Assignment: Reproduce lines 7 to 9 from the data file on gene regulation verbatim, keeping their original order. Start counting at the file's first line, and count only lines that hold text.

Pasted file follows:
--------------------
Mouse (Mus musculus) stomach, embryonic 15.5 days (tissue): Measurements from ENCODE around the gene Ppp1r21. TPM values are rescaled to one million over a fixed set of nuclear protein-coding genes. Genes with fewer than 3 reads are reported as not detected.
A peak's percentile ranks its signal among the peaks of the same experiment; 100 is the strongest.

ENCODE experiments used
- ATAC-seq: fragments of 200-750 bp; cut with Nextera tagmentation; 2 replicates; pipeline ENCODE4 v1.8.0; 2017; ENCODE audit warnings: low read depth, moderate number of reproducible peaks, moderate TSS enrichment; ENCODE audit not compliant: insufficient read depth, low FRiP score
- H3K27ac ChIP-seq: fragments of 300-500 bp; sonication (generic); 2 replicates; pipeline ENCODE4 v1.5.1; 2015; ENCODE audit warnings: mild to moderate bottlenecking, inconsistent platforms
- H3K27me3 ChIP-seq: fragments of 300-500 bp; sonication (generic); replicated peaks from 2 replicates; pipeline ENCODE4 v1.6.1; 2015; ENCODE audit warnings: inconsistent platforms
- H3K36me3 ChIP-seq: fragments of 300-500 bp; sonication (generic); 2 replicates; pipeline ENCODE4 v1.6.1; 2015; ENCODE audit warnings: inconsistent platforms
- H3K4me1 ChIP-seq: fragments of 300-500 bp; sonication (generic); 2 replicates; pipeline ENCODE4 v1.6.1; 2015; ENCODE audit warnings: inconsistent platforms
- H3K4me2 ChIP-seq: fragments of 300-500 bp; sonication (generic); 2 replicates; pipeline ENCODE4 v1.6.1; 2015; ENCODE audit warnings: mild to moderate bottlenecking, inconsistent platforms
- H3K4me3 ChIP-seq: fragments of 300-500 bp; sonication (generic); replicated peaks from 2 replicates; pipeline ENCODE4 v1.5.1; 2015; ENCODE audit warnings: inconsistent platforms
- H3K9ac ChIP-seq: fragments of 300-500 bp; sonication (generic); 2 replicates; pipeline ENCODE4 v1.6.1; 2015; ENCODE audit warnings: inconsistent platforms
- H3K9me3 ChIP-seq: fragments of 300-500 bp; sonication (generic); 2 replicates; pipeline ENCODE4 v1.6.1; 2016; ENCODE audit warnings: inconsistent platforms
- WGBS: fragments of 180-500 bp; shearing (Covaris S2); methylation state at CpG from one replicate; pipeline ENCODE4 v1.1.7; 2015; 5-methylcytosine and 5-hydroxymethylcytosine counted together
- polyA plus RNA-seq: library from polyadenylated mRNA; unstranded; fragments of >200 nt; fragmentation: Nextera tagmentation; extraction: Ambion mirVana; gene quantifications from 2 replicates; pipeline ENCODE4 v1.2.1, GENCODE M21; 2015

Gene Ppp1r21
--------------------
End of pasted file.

- H3K36me3 ChIP-seq: fragments of 300-500 bp; sonication (generic); 2 replicates; pipeline ENCODE4 v1.6.1; 2015; ENCODE audit warnings: inconsistent platforms
- H3K4me1 ChIP-seq: fragments of 300-500 bp; sonication (generic); 2 replicates; pipeline ENCODE4 v1.6.1; 2015; ENCODE audit warnings: inconsistent platforms
- H3K4me2 ChIP-seq: fragments of 300-500 bp; sonication (generic); 2 replicates; pipeline ENCODE4 v1.6.1; 2015; ENCODE audit warnings: mild to moderate bottlenecking, inconsistent platforms